A medicine ball is one of the few pieces of equipment that can deliver results through either controlled or explosive repetition. It also brings a large percentage of your "total body" into play when performing the exercise.
There are two basic medicine ball styles: a standard weighted ball that will bounce, and a "slam" ball that's purposely designed not to bounce. Standard medicine balls have a synthetic cover, range from seven to 11 inches in diameter and weigh 4 to 20 pounds.
The "slam" ball is seven to nine inches in diameter, can weigh four to 50 pounds and is designed to be thrown with force without bouncing.
There's also another "standard" that you may be able to find in your fitness center, which I actually prefer — the 14-inch "Dynamax" ball. This one can't stand up to being thrown against abrasive surfaces like the standard balls can, but it can be thrown hard at a partner without fear of injury. The bigger diameter places the hands close to shoulder width, which works the upper back and shoulder muscles in a more natural way.
Here's one of my favorite workouts using both the standard and slam balls.
Do three rounds, with five minutes of rest after each round. As with all new workouts, if you haven't done a medicine ball explosive workout before, then start with a lighter ball, go for fewer repetitions and shorter distances, and increase rest time. Then work up to the weights and times indicated.
1. Wall ball (14 pounds/20 meters, 20 reps)
This is a CrossFit staple. You need to throw to a height of at least 11 to 12 feet. Place a target 10 feet high. Do not stand close to the target, as you'll be throwing the ball straight up so it just brushes the target and then falls straight down. If not done correctly, you may not hit the target at all. Give yourself an angle.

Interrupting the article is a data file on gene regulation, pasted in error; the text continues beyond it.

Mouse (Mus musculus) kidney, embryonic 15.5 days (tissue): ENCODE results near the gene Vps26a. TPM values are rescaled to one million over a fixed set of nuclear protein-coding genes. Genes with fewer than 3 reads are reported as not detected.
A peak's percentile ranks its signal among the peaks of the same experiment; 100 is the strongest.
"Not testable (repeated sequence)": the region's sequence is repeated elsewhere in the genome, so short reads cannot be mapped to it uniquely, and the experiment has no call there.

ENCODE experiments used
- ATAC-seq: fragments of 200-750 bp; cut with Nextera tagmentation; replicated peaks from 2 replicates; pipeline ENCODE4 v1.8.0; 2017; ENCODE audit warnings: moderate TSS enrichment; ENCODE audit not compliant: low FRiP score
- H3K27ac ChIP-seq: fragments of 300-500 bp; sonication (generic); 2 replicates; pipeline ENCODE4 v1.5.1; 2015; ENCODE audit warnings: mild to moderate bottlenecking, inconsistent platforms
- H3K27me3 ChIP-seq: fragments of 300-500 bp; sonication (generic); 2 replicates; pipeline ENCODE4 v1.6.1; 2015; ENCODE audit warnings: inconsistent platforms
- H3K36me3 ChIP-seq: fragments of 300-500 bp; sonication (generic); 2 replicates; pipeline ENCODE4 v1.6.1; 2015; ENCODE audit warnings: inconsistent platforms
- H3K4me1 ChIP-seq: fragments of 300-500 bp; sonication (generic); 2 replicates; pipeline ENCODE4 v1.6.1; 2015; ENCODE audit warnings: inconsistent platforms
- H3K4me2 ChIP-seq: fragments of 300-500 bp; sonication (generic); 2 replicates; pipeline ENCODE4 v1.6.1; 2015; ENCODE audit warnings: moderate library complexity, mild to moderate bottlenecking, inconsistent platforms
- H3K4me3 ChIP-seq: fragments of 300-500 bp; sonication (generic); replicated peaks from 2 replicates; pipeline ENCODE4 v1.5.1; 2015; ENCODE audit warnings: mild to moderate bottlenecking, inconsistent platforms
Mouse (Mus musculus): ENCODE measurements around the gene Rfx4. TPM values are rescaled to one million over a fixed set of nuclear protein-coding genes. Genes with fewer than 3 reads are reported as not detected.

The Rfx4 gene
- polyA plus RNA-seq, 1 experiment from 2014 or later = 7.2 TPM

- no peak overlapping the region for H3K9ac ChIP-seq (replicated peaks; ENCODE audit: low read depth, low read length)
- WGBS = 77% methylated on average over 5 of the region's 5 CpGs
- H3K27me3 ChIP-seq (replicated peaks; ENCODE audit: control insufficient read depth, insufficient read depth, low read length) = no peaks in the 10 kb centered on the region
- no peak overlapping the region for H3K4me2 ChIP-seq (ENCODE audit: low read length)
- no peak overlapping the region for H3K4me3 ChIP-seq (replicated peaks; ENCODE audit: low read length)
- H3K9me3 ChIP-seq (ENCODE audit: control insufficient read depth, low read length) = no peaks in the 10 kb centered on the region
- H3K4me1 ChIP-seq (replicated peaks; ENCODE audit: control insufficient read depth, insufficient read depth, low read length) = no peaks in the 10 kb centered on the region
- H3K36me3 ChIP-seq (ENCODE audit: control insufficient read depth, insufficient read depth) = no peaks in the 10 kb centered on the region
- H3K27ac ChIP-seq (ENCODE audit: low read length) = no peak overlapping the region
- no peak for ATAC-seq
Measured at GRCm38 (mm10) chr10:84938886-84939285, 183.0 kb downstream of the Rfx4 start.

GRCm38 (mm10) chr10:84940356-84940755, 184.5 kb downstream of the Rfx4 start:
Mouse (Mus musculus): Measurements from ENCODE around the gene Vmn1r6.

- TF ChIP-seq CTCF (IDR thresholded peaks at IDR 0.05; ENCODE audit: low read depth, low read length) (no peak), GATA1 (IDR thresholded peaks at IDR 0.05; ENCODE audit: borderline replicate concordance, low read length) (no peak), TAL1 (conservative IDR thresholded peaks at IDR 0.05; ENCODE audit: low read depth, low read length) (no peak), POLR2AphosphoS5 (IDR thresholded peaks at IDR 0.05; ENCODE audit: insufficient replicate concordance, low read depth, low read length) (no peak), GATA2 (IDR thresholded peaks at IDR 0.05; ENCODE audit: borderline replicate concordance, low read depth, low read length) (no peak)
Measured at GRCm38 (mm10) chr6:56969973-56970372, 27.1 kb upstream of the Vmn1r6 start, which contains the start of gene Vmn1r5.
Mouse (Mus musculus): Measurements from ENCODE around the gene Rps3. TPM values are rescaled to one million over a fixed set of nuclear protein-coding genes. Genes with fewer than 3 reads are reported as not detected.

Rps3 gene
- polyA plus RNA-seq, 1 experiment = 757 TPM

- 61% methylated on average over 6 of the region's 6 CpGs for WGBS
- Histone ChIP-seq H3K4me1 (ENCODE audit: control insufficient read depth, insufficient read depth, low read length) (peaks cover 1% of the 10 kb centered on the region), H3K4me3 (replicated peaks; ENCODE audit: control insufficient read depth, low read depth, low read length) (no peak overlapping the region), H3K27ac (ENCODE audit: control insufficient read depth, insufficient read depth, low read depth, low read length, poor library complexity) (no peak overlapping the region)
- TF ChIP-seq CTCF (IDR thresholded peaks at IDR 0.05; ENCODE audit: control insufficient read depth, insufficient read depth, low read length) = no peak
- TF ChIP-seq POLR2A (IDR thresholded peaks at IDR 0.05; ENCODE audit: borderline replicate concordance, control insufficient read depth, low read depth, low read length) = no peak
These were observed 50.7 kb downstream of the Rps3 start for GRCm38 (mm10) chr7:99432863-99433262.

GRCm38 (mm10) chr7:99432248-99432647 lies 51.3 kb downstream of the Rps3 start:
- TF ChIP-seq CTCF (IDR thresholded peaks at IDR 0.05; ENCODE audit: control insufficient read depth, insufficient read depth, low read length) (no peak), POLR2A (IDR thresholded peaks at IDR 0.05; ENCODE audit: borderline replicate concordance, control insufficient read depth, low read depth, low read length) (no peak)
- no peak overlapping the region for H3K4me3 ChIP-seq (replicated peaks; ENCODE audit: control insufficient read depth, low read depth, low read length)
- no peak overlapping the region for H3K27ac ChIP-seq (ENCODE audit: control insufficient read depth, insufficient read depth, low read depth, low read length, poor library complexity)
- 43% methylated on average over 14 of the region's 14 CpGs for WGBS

- Hold the medicine ball against your chest.
- Go into a squat, then come up and explosively throw the ball at the target. Put some force into it so it will bounce back to you. Always catch the ball with fingers pointed up. Don’t reach out for it; that will compromise your back.
- As you catch the ball, transition back into a squat, then come up again and repeat.
2. Triple Throw (50 meters up and back, 100 meters total)
This is a great cardio/strength combo. Don't rest during the throw. In bad weather, you can do this up and down the length of a basketball court.
Throw 1: With the medicine ball on the ground between your feet:
- Squat down, keeping your back neutral, and grab the medicine ball.
- Explode up like you are doing a squat jump (your feet should leave the ground); as you do, rotate the ball to your chest and explosively throw it up and out with an emphasis on the "up."
- Jog to where the ball stops, repeat until you cover 50 meters, then reverse and execute the throw until you return to your starting line.
Rest only long enough to get a few sips of water.
Throw 2: Get in a slight squat, holding the medicine ball between your legs (like the old underhanded style of shooting a basketball free throw), then:
- Explode up as in Throw 1, and throw the ball up and out with the same emphasis on the "up."
- Jog to where the ball stops, repeat until you hit your turnaround mark, then throw back to your starting line.
- Again, rest only long enough to get some water.
Throw 3: This one will give you the most distance of the three throws. Go into a slight squat with your back to the turnaround point, then:
- Hold the ball just below waist level.
- Explosively throw the ball up and back over your head.
- Turn, jog to the ball, repeat to your turning point, then repeat back to your starting point.
Rest only for some water.
3. Slam ball (15 pounds/20 meters, 15 reps)
This is the ball that doesn't bounce. Fifteen pounds is the lowest weight I use for this exercise. This is the area in which to increase weight as your fitness level increases.
- Hold the ball at waist level.
- Raise it over your head with full extension; you should rise up on the balls of your feet.
- Explosively bring the ball down and throw it — slam it — into the ground. Target a spot close to your feet so you don’t have to "reach" when you grab the ball again. As you release the ball, it’s important to continue following the downward flight of the ball, with your body ending up in a deep squat, your back neutral and your hands very near the ball. This also cuts down on rest time, since you pick up the ball again almost immediately.
- Grasp the ball, come out of the squat extending upward to the balls of your feet, and repeat the throw.
4. 800-meter run
Do this at 85 percent effort.
You should notice a definite increase in heart rate with an explosive workout like this. You can make this a "marker" workout — do it once every couple of months and track heart rate, lengthening workout times and any reductions in rest times.
Bob Thomas is director of the Navy Wellness Center in Pensacola, Fla. Email him at firstname.lastname@example.org